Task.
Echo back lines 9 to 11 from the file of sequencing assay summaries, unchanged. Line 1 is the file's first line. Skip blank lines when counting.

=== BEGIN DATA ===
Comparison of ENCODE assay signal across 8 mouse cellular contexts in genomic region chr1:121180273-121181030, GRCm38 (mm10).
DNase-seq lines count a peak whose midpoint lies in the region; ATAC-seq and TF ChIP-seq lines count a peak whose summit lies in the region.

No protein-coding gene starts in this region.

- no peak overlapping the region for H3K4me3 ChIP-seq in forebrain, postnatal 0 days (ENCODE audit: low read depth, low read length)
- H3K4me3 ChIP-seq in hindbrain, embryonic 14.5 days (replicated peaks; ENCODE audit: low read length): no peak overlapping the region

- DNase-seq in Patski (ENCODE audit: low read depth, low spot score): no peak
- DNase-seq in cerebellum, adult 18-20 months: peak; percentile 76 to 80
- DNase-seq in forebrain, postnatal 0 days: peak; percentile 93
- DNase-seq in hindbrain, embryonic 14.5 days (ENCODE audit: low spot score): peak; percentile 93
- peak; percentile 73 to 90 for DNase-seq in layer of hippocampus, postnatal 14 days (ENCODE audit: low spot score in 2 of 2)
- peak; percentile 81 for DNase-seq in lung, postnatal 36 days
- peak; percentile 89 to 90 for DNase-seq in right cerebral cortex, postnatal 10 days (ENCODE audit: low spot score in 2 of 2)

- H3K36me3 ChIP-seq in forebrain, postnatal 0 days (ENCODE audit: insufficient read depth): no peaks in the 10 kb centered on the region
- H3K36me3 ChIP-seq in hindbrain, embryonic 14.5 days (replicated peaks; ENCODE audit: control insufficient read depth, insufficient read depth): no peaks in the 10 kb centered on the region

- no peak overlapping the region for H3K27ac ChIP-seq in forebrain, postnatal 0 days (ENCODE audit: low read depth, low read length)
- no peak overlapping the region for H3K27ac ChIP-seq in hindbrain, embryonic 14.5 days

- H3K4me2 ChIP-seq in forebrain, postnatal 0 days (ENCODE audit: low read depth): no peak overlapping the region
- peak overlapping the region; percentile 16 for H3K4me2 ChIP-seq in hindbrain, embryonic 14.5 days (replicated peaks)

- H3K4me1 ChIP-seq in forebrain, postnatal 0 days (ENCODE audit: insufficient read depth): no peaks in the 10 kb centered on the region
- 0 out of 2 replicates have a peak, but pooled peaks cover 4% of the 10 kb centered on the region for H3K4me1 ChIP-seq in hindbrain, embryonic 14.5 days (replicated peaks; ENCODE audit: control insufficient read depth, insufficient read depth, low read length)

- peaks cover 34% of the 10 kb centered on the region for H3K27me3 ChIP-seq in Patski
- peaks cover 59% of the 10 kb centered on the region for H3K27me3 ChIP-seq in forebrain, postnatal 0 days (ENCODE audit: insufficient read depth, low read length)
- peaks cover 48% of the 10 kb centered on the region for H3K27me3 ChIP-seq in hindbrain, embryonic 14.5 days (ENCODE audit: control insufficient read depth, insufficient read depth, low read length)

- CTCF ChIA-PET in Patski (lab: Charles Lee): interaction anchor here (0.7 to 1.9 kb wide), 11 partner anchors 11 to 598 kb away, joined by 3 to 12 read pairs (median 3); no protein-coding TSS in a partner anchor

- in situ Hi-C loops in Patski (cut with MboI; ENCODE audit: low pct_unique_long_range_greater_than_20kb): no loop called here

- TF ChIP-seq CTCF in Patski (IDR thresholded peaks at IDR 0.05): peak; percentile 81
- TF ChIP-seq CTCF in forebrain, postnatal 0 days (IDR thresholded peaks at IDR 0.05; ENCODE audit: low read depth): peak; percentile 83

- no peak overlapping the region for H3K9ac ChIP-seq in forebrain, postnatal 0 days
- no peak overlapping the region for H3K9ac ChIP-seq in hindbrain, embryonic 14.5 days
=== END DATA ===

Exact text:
- DNase-seq in hindbrain, embryonic 14.5 days (ENCODE audit: low spot score): peak; percentile 93
- peak; percentile 73 to 90 for DNase-seq in layer of hippocampus, postnatal 14 days (ENCODE audit: low spot score in 2 of 2)
- peak; percentile 81 for DNase-seq in lung, postnatal 36 days